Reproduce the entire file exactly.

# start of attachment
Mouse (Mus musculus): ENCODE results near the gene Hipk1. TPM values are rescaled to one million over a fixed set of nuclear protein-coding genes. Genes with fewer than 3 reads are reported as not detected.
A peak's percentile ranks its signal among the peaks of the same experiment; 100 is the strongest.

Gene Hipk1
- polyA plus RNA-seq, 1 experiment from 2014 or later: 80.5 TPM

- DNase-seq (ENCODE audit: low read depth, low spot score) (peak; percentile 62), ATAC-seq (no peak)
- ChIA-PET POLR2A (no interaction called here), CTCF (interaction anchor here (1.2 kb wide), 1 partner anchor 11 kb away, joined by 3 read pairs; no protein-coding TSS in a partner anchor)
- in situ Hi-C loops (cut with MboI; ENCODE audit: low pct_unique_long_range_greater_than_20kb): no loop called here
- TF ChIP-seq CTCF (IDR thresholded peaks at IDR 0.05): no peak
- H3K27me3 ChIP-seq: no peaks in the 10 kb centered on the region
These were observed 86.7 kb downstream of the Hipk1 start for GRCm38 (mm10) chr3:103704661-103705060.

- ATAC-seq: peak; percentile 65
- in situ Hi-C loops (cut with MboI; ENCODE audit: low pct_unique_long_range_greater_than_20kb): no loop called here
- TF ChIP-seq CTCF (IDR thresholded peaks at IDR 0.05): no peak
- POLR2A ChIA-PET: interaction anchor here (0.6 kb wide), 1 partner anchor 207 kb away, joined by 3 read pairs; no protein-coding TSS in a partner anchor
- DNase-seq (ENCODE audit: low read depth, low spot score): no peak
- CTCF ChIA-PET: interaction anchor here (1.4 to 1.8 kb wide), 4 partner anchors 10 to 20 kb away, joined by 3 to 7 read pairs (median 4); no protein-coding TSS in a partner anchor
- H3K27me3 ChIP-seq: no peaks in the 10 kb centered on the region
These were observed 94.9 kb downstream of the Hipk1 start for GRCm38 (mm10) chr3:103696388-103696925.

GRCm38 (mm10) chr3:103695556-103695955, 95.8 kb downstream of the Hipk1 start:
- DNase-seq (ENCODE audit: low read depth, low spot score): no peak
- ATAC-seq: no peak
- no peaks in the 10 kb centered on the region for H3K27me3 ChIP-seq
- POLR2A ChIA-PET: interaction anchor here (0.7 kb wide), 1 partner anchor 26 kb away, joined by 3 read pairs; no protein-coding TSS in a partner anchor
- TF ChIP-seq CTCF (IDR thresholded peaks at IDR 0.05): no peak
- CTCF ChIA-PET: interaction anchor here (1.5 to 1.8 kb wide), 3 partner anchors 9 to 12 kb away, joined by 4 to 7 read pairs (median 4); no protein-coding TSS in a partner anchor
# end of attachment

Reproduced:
Mouse (Mus musculus): ENCODE results near the gene Hipk1. TPM values are rescaled to one million over a fixed set of nuclear protein-coding genes. Genes with fewer than 3 reads are reported as not detected.
A peak's percentile ranks its signal among the peaks of the same experiment; 100 is the strongest.

Gene Hipk1
- polyA plus RNA-seq, 1 experiment from 2014 or later: 80.5 TPM

- DNase-seq (ENCODE audit: low read depth, low spot score) (peak; percentile 62), ATAC-seq (no peak)
- ChIA-PET POLR2A (no interaction called here), CTCF (interaction anchor here (1.2 kb wide), 1 partner anchor 11 kb away, joined by 3 read pairs; no protein-coding TSS in a partner anchor)
- in situ Hi-C loops (cut with MboI; ENCODE audit: low pct_unique_long_range_greater_than_20kb): no loop called here
- TF ChIP-seq CTCF (IDR thresholded peaks at IDR 0.05): no peak
- H3K27me3 ChIP-seq: no peaks in the 10 kb centered on the region
These were observed 86.7 kb downstream of the Hipk1 start for GRCm38 (mm10) chr3:103704661-103705060.

- ATAC-seq: peak; percentile 65
- in situ Hi-C loops (cut with MboI; ENCODE audit: low pct_unique_long_range_greater_than_20kb): no loop called here
- TF ChIP-seq CTCF (IDR thresholded peaks at IDR 0.05): no peak
- POLR2A ChIA-PET: interaction anchor here (0.6 kb wide), 1 partner anchor 207 kb away, joined by 3 read pairs; no protein-coding TSS in a partner anchor
- DNase-seq (ENCODE audit: low read depth, low spot score): no peak
- CTCF ChIA-PET: interaction anchor here (1.4 to 1.8 kb wide), 4 partner anchors 10 to 20 kb away, joined by 3 to 7 read pairs (median 4); no protein-coding TSS in a partner anchor
- H3K27me3 ChIP-seq: no peaks in the 10 kb centered on the region
These were observed 94.9 kb downstream of the Hipk1 start for GRCm38 (mm10) chr3:103696388-103696925.

GRCm38 (mm10) chr3:103695556-103695955, 95.8 kb downstream of the Hipk1 start:
- DNase-seq (ENCODE audit: low read depth, low spot score): no peak
- ATAC-seq: no peak
- no peaks in the 10 kb centered on the region for H3K27me3 ChIP-seq
- POLR2A ChIA-PET: interaction anchor here (0.7 kb wide), 1 partner anchor 26 kb away, joined by 3 read pairs; no protein-coding TSS in a partner anchor
- TF ChIP-seq CTCF (IDR thresholded peaks at IDR 0.05): no peak
- CTCF ChIA-PET: interaction anchor here (1.5 to 1.8 kb wide), 3 partner anchors 9 to 12 kb away, joined by 4 to 7 read pairs (median 4); no protein-coding TSS in a partner anchor